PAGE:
For Macs released in 2014 and 2015, you must use the Boot Camp Assistant to download a specific version of the 64-bit Boot Camp Support Software for your Mac. Apple does not provide links to manually download all the available Boot Camp Support Software versions. (You can manually download the older Boot Camp Support Software 5.1.5640 64bit for Mid and Late 2013 Macs here and Boot Camp Support Software 5.1.5621 64bit for Early 2013 or previous Macs here.) For 32-bit Windows installation and other options, check Apple’s System requirements to install Windows on your Mac using Boot Camp page.

BootCampAssistantWindows8In order to install Windows 8.1, the Boot Camp Support Software needs to be incorporated into the Windows 8.1 Install USB flash drive. The simplest method is to have the Boot Camp Assistant download the Boot Camp Support Software directly to the Windows 8.1 Install USB flash drive.

Note: I tried installing with two USB flash drives, one containing the Windows 8.1 Install and the other containing the Boot Camp Support Software, but the Windows 8.1 setup threw a “No new devices drivers were found” error even after I had manually selected the I/O driver on the Boot Camp Support Software USB flash drive.

To download the latest Windows drivers from Apple:

  1. Insert the FAT32-formatted Windows 8.1 Install USB flash drive.
  2. Run Boot Camp Assistant.
  3. Select the “Download the latest Windows support software from Apple” option. Click Continue.
  4. Select the Windows 8.1 Install USB flash drive. (Boot Camp Assistant requires FAT32 format and at least 500MB free.) Click Continue.
  5. Boot Camp Assistant will copy all the Boot Camp Support Software content (“$WinPEDriver$” directory, “BootCamp” directory, and “AutoUnattend.xml” file) to the USB flash drive’s root directory (which is where the Windows 8.1 setup will expect them to be).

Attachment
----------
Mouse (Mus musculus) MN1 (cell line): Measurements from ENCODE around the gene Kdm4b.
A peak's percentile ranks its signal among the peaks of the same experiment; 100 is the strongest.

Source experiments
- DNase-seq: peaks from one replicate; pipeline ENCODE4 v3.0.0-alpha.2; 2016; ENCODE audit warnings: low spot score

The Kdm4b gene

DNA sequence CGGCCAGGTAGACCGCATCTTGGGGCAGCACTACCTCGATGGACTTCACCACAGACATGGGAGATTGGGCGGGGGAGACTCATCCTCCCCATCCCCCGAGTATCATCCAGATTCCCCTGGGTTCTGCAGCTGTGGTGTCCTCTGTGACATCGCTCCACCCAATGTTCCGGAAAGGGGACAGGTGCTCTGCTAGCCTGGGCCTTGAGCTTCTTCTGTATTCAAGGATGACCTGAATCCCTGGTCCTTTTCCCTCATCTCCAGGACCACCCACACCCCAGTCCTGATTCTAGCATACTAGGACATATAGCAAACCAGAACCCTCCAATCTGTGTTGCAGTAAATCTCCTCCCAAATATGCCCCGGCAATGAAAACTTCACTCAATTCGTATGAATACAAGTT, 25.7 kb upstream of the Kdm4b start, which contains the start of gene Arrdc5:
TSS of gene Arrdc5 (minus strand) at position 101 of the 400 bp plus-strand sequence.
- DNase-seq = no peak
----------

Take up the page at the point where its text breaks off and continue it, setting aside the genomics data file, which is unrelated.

Install Windows 8.1

To install Windows 8.1, run the Boot Camp Assistant and select the option to “Install Windows 8 or later version”. Follow the instructions to create a BOOTCAMP partition. With the Windows 8.1 Install USB flash drive still inserted, agree to restart the Macbook.

On reboot, the Macbook will boot from the Windows 8.1 Install USB flash drive. (If it doesn’t, shutdown the Macbook and power it up while holding the alt/option key. When the boot screen appears, select the USB flash drive’s “EFI Boot” option.)

The Windows 8.1 setup will automatically use the Boot Camp Support Software’s I/O driver to access the hard drive and show the list of partitions. Select the BOOTCAMP partition and allow it to be re-formatted as NTFS. Windows 8.1 setup will then install itself onto that NTFS partition.

After reboot and once the Windows 8.1 initial setup is completed (can take several minutes), the Boot Camp Support Software installer will automatically execute to install the necessary Apple hardware drivers.

Note: The Windows 8 version of Windows Defender is different from the Windows 7 version. Windows 7 Defender only protects against spyware, so the recommendation is to disable it and install Microsoft Security Essentials which protects against virus, spyware, and malware. However, Windows 8 Defender protects against virus, spyware, and malware so there is no need to replace it. (Microsoft Security Essentials can’t be installed on Windows 8.)

All in all, the Windows 8.1 Boot Camp installation went smoothly once I knew to creat a USB flash drive containing both Windows 8.1 and the Boot Camp Support Software.

Some info above derived from: